That’s decoherence. In classical mechanics, every object has a definite position, even if we don’t know what the position is and can ascribe probabilities only to the various alternatives. The miracle of quantum mechanics was that there is no longer any such thing as “where the object is”; it’s in a true simultaneous superposition of the possible alternatives, which we know must be true via experiments that demonstrate the reality of interference. But if the quantum state describing the object is entangled with something in the outside world, interference becomes impossible, and we’re back to the traditional classical way of looking at things. As far as we are concerned, the object is in one state or another, even if the best we can do is assign a probability to the different alternatives—the probabilities are expressing our ignorance, not the underlying reality. If the quantum state of some particular subset of the universe represents a true superposition that is un-entangled with the rest of the world, we say it is “coherent”; if the superposition has been ruined by becoming entangled with something outside, we say that it has become “decoher ent.” (That’s why, in the many-worlds view, setting up surveillance cameras counts as making an observation; the state of the cat became entangled with the state of the cameras.)


In the many-worlds interpretation, decoherence clearly plays a crucial role in the apparent process of wave function collapse. The point is not that there is something special or unique about “consciousness” or “observers,” other than the fact that they are complicated macroscopic objects. The point is that any complicated macroscopic object is inevitably going to be interacting (and therefore entangled) with the outside world, and it’s hopeless to imagine keeping track of the precise form of that entanglement. For a tiny microscopic system such as an individual electron, we can isolate it and put it into a true quantum superposition that is not entangled with the state of any other particles, but for a messy system such as a human being (or a secret surveillance camera, for that matter) that’s just not possible.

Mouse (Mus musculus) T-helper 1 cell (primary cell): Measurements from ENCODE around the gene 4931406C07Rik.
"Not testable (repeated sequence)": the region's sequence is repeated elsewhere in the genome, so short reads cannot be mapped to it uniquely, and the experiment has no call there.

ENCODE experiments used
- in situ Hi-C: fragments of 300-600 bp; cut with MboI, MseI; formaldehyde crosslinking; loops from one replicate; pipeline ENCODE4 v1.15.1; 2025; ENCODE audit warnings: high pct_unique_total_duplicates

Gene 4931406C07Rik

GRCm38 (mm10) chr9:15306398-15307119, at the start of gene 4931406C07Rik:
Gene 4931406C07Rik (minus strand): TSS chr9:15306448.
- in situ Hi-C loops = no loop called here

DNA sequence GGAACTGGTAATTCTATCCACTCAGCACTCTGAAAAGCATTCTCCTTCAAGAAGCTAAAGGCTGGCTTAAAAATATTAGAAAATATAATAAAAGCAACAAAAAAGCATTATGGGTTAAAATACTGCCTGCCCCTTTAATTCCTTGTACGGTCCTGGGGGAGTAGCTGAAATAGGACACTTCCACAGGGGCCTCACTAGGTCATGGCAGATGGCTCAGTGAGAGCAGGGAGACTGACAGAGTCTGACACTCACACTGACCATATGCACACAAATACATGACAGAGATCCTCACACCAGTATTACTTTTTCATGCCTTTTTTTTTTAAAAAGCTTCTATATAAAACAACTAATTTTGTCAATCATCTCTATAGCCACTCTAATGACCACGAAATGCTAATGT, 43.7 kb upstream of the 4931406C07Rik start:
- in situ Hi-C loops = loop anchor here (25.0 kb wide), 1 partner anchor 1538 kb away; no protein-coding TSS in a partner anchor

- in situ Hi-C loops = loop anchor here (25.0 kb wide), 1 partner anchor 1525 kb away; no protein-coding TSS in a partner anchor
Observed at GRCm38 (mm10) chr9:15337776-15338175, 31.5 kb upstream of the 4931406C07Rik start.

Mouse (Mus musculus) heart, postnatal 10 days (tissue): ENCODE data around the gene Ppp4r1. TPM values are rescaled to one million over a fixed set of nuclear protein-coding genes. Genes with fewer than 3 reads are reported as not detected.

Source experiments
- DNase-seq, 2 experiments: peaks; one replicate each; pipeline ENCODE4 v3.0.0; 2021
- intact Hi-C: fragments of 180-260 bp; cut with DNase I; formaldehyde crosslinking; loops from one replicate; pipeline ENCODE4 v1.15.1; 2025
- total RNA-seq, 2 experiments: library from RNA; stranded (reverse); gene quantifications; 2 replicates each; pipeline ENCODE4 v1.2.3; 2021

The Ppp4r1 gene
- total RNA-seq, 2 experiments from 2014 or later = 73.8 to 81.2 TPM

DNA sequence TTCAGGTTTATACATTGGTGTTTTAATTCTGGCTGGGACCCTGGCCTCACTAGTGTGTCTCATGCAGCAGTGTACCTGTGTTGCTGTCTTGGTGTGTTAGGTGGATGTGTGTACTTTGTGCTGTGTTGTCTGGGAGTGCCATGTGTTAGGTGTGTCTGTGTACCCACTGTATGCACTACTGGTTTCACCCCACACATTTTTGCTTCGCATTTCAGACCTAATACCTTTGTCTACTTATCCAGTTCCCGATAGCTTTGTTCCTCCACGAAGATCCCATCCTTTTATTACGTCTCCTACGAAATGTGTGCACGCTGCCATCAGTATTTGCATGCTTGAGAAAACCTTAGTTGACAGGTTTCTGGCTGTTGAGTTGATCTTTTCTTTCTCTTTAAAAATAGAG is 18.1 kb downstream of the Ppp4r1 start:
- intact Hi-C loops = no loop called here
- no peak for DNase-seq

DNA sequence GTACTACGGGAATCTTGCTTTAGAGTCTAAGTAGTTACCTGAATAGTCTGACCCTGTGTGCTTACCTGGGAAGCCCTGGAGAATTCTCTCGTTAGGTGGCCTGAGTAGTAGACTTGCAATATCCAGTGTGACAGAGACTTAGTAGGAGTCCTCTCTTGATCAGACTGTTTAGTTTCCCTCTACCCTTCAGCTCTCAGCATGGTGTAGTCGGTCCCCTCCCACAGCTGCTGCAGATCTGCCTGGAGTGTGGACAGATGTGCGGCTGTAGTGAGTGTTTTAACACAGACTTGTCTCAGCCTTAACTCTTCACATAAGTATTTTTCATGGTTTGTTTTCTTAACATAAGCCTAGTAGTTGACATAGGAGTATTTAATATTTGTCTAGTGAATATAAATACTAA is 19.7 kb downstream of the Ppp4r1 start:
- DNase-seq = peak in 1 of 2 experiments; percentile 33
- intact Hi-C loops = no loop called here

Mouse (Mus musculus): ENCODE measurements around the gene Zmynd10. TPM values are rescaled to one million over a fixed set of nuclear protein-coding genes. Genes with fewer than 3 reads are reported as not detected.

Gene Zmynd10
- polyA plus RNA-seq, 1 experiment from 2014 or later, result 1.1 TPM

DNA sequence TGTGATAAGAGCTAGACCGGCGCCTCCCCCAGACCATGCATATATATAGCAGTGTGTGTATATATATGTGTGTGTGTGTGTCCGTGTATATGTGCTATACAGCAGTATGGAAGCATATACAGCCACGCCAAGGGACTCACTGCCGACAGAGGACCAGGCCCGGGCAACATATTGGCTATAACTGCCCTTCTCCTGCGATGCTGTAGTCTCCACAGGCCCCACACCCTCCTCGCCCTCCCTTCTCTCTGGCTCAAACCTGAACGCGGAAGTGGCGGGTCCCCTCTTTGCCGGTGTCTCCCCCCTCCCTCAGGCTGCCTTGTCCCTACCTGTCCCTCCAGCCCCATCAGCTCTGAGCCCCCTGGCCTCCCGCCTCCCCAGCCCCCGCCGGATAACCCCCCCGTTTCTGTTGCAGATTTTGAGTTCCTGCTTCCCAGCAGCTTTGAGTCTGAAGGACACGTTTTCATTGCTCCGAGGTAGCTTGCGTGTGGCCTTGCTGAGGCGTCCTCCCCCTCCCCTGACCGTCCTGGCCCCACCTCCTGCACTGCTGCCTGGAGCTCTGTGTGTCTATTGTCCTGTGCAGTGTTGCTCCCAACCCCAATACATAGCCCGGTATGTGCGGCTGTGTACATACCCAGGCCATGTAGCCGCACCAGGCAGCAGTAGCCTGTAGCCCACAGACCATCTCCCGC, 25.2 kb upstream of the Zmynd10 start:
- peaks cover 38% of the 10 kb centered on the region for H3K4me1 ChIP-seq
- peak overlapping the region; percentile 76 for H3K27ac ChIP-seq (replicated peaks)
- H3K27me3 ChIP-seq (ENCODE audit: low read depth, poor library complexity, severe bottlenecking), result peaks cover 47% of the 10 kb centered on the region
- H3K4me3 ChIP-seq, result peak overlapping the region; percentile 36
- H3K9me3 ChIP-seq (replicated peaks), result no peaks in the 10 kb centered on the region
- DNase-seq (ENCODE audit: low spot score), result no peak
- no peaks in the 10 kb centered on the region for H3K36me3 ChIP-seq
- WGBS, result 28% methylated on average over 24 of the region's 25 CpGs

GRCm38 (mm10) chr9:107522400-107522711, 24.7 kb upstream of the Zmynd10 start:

In that case, our simple picture in which the state of our perceptions becomes entangled with the state of Miss Kitty’s location is an oversimplification. A crucial part of the story is played by the entanglement of us with the external world. Let’s imagine that Miss Kitty starts out in a true quantum superposition, un-entangled with the rest of the world; but we, complicated creatures that we are, are deeply entangled with the outside world in ways we can’t possibly specify. The wave function of the universe assigns distinct amplitudes to all the alternative configurations of the combined system of Miss Kitty, us, and the outside world. After we observe Miss Kitty’s location, the wave function evolves into something of the form

(sofa, you see her on the sofa, world1) + (table, you see her under the table, world2),

where the last piece describes the (unknown) configuration of the external world, which will be different in the two cases.

Because we don’t know anything about that state, we simply ignore the entanglement with the outside world, and keep the knowledge of Miss Kitty’s location and our own mental perceptions. Those are clearly correlated: If she is on the sofa, we believe we have seen her on the sofa, and so forth. But after throwing away the configuration of the outside world, we’re no longer in a real quantum superposition. Rather, there are two alternatives that seem for all intents and purposes classical: Miss Kitty is on the sofa and we saw her on the sofa, or she’s under the table and we saw her under the table.